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Legislative Update

Embassy of Afghanistan Legislative Update for April 2009

At this crucial moment in time, the Embassy of Afghanistan is actively engaging the U.S. Congress to provide the resources and commitment necessary to successfully rebuild Afghanistan. As part of these efforts, we will provide regular updates on legislative activity pertinent to Afghanistan and the region.

Petraeus and Flournoy Testify on New Policy

On April 1-2, Gen. David H. Petraeus, Commander of U.S. Central Command and Michele A. Flournoy, Undersecretary of Defense for Policy, testified before the U.S. Senate and House Committees on Armed Services, respectively, regarding the Obama Administration’s new strategy for Afghanistan and Pakistan. The U.S. officials called for a broadening of goals to include agriculture, alternative livelihoods and governance and make the reconciliation efforts Afghan-led in order to flip Taliban foot soldiers to the other side. They argued that greater development is needed with an approach that focuses more on provincial development. They stated that, although Afghanistan and Pakistan are two countries, they are one theater and both suffer from socio-economic crises so more must be done to help both countries build capacity since the lack of capacity are the root causes of insurgency. The witnesses also testified that the key is reverse Taliban gains and secure the population in the south and east to build accountability with the Afghan government so that the people start believing in their government.

SIGAR Given Additional Powers

On April 1, a measure was approved in the Senate that would give the Special Inspector General for Afghanistan Reconstruction (SIGAR) the hiring power that it has lacked since its inception. The Senate Homeland Security and Governmental Affairs Committee approved the bill (S. 615) cosponsored by Chairman Sen. Joe Lieberman (I-Conn.) and ranking member Sen. Susan Collins (R-Maine). The bill would allow SIGAR to set its own hiring requirements, waiving cumbersome federal government hiring procedures. “Staffing shortages have constrained the SIGAR’s oversight efforts,” Collins said in a statement. “This bill would provide the SIGAR with the authority to select, appoint, and employ the staff needed to perform effective oversight of Afghanistan reconstruction efforts.”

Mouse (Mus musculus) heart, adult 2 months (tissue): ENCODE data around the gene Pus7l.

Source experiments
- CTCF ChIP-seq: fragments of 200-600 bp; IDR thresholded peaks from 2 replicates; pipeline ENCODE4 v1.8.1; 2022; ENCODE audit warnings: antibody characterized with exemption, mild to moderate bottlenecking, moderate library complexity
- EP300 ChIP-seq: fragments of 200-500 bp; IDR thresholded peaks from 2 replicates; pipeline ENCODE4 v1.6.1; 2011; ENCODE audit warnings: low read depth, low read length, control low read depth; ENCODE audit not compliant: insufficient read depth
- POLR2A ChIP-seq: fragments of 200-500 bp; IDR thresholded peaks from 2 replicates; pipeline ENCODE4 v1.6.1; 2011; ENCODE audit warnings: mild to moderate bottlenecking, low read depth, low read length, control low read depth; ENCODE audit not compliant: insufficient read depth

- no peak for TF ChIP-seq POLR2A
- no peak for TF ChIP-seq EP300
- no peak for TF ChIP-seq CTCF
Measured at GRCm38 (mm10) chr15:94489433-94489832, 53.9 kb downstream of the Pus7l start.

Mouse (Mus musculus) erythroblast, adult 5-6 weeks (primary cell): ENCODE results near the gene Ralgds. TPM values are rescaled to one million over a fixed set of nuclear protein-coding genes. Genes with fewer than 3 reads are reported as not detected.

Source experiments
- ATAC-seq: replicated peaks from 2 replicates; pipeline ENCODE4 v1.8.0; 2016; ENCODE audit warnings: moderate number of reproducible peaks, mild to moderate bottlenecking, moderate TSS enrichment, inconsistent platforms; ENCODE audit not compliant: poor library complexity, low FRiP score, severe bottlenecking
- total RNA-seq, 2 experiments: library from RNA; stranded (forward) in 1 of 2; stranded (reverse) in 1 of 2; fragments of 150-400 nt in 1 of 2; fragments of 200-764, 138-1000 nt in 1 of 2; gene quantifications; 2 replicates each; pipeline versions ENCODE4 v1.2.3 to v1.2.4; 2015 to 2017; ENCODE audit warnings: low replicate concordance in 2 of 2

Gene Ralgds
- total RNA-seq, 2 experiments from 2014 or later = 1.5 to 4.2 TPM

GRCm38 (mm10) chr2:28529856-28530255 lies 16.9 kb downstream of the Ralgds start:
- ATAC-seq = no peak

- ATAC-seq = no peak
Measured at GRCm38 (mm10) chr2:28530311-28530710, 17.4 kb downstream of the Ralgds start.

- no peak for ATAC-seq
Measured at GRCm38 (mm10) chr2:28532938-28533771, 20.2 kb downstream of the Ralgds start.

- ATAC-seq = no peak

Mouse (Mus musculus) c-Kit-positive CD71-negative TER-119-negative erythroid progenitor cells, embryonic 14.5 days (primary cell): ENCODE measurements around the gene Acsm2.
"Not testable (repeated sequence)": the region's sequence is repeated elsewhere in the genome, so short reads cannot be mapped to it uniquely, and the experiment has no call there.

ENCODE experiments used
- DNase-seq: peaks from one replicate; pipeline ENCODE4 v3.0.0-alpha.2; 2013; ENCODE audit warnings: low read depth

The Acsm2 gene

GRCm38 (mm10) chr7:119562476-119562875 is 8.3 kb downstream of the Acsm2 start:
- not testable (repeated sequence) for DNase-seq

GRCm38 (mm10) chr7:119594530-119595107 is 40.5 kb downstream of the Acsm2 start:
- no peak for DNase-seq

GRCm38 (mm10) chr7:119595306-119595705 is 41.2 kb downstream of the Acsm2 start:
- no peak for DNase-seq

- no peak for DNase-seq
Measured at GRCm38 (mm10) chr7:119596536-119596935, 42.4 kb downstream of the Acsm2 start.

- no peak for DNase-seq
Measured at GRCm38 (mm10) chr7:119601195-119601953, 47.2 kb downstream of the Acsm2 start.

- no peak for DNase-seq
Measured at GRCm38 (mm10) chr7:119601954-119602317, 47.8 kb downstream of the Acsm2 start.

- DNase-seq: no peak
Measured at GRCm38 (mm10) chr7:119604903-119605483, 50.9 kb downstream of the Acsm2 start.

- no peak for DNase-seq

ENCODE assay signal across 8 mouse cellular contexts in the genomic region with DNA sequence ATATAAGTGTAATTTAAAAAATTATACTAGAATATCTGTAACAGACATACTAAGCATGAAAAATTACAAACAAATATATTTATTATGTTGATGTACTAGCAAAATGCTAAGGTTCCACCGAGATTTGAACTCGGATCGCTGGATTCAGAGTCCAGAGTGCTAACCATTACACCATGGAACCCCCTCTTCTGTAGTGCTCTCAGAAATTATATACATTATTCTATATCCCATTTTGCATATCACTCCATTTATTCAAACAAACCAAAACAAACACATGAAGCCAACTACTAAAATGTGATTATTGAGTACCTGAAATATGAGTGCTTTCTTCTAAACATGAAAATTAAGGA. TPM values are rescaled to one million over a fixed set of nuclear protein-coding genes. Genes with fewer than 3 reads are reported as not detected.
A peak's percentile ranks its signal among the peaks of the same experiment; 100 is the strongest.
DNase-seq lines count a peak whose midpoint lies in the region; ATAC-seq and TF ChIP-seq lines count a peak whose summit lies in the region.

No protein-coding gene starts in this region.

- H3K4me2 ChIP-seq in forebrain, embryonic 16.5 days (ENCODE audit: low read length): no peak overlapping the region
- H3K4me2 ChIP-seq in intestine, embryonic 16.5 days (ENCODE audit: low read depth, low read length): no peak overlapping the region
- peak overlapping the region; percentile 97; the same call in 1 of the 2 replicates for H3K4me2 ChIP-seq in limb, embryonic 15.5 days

House Holds Hearing on New Strategy

On April 2, the House Foreign Affairs Subcommittee on the Middle East and South Asia held a hearing on the new U.S. Strategy for Afghanistan. Chairman Howard Ackerman (D-Calif.) and other members of the Subcommittee expressed their support for the president's new approach, which recognizes Afghanistan as the central front on the war on terror and, as such, formulates a strategy reflecting Afghanistan as a national security priority. Witnesses included: Dr. Karin Von Hippel is the co- director of the Post-Conflict Reconstruction Project at the Center for Strategic and International Studies and a senior fellow in the CSIS International Security Program, Dr. Seth Jones is a senior political scientist at RAND, and Dr. Anthony Cordesman holds the Arleigh A. Burke chair in strategy at the Center for Strategic and International Studies. The witnesses were in agreement that the new strategy is on the right track in that it focuses on building capacity, both on the provincial and national level and that more must be done to convince lower level Taliban to switch sides. Furthermore, Dr. Cordesman cautioned against conditioning success in Afghanistan with success in Pakistan and Dr. Von Hippel informed the members many donors bypass the government and end up duplicating efforts and by focusing on areas that may be a lower priority for Afghans.